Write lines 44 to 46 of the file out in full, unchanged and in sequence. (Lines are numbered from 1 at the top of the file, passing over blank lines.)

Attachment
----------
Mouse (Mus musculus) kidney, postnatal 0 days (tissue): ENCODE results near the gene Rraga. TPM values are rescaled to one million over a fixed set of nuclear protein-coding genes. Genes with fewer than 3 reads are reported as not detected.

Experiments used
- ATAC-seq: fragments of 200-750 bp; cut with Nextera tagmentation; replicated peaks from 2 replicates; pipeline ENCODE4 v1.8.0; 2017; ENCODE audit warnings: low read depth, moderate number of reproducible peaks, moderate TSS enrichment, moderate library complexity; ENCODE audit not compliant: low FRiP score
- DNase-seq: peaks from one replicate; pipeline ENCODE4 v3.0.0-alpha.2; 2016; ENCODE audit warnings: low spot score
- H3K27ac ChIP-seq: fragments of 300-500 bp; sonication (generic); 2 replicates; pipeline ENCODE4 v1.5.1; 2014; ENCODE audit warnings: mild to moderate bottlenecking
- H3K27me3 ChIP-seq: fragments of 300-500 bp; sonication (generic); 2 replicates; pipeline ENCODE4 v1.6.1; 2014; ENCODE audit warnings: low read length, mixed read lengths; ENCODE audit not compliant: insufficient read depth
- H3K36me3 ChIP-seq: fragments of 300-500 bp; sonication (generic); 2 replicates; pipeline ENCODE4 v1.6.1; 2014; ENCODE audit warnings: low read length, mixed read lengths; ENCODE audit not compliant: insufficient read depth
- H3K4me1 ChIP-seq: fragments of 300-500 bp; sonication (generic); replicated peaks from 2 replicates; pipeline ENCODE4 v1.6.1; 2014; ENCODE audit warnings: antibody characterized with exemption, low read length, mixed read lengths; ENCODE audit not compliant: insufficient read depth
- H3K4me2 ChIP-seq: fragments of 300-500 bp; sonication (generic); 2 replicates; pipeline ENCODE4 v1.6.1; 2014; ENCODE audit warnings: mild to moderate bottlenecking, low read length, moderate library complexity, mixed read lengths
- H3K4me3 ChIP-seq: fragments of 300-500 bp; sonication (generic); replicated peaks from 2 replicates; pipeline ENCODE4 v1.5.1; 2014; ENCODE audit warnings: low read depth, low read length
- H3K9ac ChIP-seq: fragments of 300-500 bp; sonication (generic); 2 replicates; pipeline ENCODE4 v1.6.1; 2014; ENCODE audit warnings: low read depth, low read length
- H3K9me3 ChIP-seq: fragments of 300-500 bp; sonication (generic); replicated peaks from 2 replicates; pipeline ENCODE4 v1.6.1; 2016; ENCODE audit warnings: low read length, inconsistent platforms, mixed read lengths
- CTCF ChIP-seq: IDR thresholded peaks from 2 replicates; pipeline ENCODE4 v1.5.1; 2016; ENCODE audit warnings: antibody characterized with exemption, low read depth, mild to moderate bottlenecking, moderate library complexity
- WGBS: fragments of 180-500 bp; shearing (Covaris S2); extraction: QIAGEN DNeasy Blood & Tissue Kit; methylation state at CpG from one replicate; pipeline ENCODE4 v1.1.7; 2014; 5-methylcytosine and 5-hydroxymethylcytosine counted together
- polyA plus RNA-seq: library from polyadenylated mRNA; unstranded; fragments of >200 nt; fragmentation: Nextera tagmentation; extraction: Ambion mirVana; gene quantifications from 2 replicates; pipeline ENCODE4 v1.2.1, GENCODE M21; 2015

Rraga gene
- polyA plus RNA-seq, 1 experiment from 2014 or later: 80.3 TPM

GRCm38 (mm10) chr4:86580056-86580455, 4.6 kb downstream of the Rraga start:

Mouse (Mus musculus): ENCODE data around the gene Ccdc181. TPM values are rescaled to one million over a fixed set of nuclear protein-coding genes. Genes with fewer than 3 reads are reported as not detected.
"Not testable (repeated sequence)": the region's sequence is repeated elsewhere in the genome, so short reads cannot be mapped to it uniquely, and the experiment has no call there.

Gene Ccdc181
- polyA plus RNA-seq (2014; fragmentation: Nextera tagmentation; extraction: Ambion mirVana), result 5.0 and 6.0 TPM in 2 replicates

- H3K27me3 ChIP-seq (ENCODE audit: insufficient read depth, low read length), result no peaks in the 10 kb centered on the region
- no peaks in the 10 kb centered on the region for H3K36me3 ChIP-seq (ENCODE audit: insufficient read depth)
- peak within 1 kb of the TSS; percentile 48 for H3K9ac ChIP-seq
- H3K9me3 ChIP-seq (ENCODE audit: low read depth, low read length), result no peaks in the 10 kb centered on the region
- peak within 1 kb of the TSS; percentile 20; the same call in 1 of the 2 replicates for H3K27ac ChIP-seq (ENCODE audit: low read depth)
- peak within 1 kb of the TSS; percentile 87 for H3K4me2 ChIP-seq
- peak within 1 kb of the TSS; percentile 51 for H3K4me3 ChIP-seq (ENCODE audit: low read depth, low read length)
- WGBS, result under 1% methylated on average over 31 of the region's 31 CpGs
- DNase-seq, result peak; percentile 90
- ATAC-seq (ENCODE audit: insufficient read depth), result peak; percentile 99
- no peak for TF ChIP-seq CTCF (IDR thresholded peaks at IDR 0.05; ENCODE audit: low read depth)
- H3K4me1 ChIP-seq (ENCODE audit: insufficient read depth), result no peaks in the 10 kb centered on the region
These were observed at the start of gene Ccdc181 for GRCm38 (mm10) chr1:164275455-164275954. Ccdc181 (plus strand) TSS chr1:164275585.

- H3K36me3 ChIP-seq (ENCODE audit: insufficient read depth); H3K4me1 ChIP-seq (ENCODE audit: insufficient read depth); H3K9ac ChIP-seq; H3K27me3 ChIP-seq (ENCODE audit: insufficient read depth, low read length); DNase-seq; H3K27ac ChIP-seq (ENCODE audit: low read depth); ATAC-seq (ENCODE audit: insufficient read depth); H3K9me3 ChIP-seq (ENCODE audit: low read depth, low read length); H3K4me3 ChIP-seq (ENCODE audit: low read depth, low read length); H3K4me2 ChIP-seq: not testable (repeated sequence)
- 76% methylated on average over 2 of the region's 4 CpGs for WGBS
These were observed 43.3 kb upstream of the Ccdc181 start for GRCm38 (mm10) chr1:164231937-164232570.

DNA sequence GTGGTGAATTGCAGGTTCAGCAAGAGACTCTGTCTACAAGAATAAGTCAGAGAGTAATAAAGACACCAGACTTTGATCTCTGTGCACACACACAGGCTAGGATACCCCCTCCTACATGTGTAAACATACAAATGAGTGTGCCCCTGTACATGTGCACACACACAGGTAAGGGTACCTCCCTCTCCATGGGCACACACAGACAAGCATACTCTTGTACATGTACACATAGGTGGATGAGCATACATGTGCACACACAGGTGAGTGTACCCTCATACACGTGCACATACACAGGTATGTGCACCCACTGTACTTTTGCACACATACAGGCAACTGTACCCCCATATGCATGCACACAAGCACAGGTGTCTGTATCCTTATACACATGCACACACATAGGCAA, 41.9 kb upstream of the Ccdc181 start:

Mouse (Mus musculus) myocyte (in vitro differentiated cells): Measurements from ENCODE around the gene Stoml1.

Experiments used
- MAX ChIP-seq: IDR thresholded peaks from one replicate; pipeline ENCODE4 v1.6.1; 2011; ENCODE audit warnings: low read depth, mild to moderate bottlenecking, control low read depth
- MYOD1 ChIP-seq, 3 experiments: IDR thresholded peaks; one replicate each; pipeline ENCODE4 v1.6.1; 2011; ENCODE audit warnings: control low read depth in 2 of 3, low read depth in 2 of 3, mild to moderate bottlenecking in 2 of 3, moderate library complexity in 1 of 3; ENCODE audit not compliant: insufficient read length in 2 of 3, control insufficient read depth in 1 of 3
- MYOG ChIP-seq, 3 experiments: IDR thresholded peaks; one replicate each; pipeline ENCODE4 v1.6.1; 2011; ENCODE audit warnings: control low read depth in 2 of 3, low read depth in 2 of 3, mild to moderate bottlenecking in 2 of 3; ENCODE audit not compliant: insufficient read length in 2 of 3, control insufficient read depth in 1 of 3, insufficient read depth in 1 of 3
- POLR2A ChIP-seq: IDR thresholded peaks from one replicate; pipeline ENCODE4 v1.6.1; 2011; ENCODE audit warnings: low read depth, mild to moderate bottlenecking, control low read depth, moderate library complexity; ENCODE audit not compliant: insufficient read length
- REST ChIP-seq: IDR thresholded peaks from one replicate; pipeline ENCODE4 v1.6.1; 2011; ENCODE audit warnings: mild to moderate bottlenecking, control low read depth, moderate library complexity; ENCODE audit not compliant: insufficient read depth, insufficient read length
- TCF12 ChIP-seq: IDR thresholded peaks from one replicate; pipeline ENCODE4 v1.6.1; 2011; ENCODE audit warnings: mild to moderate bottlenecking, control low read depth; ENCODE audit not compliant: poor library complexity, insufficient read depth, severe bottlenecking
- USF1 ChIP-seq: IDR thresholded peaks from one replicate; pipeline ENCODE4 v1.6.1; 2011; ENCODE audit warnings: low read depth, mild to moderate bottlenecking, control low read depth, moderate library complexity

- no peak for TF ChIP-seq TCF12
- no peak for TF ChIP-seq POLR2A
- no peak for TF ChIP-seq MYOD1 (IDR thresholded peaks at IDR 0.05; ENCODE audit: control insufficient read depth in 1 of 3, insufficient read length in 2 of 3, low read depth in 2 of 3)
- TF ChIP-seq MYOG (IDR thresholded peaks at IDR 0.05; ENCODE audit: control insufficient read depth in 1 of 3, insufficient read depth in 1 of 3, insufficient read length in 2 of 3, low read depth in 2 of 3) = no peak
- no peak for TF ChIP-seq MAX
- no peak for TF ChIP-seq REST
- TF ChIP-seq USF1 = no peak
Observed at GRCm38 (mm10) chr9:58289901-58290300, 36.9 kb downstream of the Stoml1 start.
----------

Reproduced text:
- MYOG ChIP-seq, 3 experiments: IDR thresholded peaks; one replicate each; pipeline ENCODE4 v1.6.1; 2011; ENCODE audit warnings: control low read depth in 2 of 3, low read depth in 2 of 3, mild to moderate bottlenecking in 2 of 3; ENCODE audit not compliant: insufficient read length in 2 of 3, control insufficient read depth in 1 of 3, insufficient read depth in 1 of 3
- POLR2A ChIP-seq: IDR thresholded peaks from one replicate; pipeline ENCODE4 v1.6.1; 2011; ENCODE audit warnings: low read depth, mild to moderate bottlenecking, control low read depth, moderate library complexity; ENCODE audit not compliant: insufficient read length
- REST ChIP-seq: IDR thresholded peaks from one replicate; pipeline ENCODE4 v1.6.1; 2011; ENCODE audit warnings: mild to moderate bottlenecking, control low read depth, moderate library complexity; ENCODE audit not compliant: insufficient read depth, insufficient read length